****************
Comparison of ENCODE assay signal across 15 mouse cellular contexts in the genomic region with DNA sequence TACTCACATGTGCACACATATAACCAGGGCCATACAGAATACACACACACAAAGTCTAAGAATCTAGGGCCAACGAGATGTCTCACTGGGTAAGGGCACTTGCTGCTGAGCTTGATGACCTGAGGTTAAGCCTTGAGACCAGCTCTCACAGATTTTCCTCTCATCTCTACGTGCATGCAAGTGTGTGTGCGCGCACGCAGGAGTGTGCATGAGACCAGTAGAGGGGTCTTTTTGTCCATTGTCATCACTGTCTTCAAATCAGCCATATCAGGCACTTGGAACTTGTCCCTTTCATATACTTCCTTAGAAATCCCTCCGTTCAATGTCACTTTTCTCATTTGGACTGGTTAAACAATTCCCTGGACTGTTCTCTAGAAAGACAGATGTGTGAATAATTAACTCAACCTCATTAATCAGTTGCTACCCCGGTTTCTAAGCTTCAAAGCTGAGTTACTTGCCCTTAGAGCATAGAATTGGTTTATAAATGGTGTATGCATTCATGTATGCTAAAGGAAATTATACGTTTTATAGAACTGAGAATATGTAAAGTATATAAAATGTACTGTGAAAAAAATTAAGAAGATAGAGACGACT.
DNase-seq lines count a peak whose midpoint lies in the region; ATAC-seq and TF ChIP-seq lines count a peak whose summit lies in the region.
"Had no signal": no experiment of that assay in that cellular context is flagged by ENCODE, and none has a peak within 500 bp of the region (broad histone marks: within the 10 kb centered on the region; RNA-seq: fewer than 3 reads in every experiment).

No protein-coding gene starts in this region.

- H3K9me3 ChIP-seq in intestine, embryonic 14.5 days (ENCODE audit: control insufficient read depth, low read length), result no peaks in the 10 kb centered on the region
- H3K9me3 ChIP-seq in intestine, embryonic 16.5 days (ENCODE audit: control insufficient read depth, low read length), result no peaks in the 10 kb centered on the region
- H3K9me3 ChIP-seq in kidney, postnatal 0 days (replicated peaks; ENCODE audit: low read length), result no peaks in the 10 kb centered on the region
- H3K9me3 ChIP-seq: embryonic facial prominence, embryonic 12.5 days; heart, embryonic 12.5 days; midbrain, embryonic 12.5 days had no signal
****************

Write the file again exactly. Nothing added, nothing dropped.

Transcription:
Comparison of ENCODE assay signal across 15 mouse cellular contexts in the genomic region with DNA sequence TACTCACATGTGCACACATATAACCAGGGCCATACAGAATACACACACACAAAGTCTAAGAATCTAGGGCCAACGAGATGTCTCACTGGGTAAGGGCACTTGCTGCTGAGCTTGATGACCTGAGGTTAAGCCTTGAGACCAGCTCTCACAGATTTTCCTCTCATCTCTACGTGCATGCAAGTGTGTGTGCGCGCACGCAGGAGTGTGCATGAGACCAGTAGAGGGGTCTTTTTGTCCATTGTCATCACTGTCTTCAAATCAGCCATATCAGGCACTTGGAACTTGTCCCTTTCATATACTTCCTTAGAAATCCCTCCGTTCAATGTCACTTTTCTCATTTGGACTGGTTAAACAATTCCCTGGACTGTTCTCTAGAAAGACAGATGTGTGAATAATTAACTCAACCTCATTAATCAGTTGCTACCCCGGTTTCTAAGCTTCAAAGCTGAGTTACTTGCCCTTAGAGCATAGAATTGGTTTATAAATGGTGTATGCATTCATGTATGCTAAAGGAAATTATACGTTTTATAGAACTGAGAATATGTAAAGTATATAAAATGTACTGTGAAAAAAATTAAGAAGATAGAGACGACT.
DNase-seq lines count a peak whose midpoint lies in the region; ATAC-seq and TF ChIP-seq lines count a peak whose summit lies in the region.
"Had no signal": no experiment of that assay in that cellular context is flagged by ENCODE, and none has a peak within 500 bp of the region (broad histone marks: within the 10 kb centered on the region; RNA-seq: fewer than 3 reads in every experiment).

No protein-coding gene starts in this region.

- H3K9me3 ChIP-seq in intestine, embryonic 14.5 days (ENCODE audit: control insufficient read depth, low read length), result no peaks in the 10 kb centered on the region
- H3K9me3 ChIP-seq in intestine, embryonic 16.5 days (ENCODE audit: control insufficient read depth, low read length), result no peaks in the 10 kb centered on the region
- H3K9me3 ChIP-seq in kidney, postnatal 0 days (replicated peaks; ENCODE audit: low read length), result no peaks in the 10 kb centered on the region
- H3K9me3 ChIP-seq: embryonic facial prominence, embryonic 12.5 days; heart, embryonic 12.5 days; midbrain, embryonic 12.5 days had no signal